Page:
Later you might find it useful to also browse the emacs online manual.

Separate Compilation and Linking

Small programs can be written in a single file, such as heatwave.cxx. Larger programs should be broken into manageable pieces. Each piece can be developed, compiled, and tested on its own--all in a manageable size. Normally, such a program will have one file that is the main program, and one or more "modules" that provide something for the main program to use. Each module comes in two parts: (1) a header file that provides a prototype for each of the module's functions, and (2) an implementation file that provides the actual implementations of the module's functions. You'll see this separation over-and-over again in our class. As a first example, you can grab such a module from the class's program directory. You'll need to download the header file ( and implementation file ( to your working directory.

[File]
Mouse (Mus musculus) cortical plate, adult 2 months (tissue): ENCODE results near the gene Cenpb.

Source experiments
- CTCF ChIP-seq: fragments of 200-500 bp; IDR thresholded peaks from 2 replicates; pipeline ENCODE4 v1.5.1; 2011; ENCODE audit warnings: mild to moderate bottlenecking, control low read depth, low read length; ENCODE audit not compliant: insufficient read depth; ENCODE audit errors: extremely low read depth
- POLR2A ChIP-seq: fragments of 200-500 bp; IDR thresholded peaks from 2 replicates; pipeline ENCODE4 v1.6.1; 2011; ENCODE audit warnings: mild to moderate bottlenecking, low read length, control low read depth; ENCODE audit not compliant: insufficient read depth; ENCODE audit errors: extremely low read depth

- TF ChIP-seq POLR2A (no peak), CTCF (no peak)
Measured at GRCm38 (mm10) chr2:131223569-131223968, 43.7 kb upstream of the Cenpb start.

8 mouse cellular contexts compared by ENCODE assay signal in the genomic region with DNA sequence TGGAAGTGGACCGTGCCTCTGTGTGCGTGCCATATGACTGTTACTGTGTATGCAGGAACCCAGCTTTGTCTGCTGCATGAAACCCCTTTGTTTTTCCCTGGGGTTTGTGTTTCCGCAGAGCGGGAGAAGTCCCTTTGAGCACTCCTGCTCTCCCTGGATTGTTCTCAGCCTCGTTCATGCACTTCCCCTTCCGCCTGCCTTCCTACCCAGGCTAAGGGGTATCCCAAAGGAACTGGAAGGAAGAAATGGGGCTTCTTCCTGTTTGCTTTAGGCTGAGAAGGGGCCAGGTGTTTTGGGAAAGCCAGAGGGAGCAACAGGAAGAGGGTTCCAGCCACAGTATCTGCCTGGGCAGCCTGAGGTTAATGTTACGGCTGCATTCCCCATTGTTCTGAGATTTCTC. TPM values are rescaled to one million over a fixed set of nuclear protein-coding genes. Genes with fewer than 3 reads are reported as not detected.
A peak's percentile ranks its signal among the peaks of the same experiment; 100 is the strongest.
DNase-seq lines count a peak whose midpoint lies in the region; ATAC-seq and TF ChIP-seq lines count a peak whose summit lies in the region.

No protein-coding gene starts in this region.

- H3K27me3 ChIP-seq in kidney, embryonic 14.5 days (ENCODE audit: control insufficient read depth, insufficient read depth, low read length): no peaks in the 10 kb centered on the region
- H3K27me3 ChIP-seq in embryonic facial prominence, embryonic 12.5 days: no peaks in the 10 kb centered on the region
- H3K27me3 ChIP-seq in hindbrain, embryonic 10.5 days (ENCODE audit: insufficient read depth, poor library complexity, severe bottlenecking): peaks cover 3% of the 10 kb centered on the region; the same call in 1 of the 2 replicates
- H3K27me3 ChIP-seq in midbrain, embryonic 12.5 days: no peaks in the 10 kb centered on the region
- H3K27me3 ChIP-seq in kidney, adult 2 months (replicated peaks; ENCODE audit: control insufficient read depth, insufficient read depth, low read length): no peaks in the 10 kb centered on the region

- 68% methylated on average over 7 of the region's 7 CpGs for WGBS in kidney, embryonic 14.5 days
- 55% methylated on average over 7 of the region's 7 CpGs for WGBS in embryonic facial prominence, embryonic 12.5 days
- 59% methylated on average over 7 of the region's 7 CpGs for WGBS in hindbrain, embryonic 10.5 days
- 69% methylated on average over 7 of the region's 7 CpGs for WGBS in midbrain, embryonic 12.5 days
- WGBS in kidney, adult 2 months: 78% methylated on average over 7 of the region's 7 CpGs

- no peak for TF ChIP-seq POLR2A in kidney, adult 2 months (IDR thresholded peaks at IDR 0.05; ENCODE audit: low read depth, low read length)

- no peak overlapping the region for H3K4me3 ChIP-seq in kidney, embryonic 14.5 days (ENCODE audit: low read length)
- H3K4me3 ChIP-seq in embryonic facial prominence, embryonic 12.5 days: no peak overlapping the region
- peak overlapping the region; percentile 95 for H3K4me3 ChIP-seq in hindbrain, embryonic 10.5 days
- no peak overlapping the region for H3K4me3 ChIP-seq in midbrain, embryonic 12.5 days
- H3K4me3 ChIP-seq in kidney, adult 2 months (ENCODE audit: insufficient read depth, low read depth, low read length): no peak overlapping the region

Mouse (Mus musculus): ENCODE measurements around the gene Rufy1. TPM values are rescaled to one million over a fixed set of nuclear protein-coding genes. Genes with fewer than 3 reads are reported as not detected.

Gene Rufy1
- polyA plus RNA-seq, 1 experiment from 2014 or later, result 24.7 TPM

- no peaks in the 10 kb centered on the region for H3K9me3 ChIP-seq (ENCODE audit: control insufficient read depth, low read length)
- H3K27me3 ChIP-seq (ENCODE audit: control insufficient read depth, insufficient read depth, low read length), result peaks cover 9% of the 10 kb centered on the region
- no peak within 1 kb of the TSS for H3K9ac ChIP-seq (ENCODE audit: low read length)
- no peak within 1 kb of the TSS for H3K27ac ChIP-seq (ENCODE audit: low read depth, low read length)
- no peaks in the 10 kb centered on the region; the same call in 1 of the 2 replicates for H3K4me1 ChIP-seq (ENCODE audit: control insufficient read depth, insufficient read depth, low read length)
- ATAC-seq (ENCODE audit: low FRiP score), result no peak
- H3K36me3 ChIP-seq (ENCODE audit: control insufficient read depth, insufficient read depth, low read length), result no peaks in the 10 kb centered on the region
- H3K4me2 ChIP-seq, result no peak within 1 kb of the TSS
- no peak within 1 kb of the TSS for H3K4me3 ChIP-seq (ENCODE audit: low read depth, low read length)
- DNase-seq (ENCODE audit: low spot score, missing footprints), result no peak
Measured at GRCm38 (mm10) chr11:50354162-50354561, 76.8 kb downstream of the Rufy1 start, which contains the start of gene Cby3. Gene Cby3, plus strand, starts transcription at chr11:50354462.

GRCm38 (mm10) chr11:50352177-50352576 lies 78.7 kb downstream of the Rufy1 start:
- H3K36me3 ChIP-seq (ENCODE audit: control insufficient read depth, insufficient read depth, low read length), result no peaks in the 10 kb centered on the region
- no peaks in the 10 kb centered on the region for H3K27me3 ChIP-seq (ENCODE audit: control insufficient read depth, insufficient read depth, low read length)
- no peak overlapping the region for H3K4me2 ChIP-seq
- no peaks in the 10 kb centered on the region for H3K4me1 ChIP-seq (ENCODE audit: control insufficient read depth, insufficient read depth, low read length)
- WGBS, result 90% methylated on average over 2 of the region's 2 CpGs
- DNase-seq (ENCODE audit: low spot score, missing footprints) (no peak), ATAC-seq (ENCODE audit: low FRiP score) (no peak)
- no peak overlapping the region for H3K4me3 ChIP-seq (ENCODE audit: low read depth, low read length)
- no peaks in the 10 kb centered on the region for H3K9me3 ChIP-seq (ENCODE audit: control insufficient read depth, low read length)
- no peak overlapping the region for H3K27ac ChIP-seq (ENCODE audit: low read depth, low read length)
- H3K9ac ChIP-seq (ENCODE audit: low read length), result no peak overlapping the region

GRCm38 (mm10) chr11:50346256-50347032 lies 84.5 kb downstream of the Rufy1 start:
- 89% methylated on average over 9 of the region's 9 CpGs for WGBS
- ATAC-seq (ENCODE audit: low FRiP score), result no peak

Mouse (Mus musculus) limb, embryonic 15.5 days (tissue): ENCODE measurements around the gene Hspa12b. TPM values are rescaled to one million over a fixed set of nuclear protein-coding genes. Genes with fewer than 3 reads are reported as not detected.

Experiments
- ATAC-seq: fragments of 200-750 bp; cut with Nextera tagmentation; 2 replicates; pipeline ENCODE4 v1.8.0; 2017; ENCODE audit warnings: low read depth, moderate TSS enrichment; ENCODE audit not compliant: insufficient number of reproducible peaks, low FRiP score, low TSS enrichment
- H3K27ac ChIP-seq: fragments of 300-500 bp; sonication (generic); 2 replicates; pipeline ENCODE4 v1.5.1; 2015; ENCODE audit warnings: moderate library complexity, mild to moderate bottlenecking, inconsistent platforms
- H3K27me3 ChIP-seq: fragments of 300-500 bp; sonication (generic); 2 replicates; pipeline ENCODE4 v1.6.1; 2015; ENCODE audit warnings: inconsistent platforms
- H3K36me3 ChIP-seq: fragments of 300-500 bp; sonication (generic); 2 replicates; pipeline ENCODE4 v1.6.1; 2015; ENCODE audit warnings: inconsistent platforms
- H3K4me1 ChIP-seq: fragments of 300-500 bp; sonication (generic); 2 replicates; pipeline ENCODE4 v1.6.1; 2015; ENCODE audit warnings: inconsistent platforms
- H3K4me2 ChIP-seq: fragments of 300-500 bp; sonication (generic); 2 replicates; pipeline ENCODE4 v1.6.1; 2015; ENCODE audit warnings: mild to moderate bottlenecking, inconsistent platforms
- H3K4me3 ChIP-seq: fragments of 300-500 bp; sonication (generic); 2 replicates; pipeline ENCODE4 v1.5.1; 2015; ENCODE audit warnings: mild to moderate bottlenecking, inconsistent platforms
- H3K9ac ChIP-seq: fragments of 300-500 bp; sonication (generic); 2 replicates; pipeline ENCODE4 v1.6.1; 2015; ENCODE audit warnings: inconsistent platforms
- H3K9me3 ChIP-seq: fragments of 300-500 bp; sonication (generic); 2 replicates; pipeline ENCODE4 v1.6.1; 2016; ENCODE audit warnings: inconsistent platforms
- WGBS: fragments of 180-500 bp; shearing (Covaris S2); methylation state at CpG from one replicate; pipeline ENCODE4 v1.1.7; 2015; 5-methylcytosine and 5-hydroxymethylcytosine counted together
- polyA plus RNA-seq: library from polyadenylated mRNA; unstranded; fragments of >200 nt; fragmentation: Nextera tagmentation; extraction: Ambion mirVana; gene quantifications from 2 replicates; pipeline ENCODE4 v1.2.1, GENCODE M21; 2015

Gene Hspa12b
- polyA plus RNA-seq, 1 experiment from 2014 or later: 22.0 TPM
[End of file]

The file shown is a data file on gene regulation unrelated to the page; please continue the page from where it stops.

Separate Compilation of the throttle Module

The throttle module provides some functions from Chapter 2 of the textbook. You can browse through the header file to see exactly what's present. After browsing for a while, exit your editor and give this compile command:

g++ -Wall -c throttle.cxx

The -c switch tells g++ to compile only, and not to create an executable file. In fact, you can't create an executable file because throttle.cxx does not have a main function. When a module is compiled like this, with no main function, you need the -c switch. Also, there is no need to use the -o switch, since you are not creating an executable file.

With the -c switch turned on, throttle.cxx is compiled, and the resulting code is placed in a nonexecutable file named throttle.o. After your compilation, do a long listing to make sure that throttle.o is present.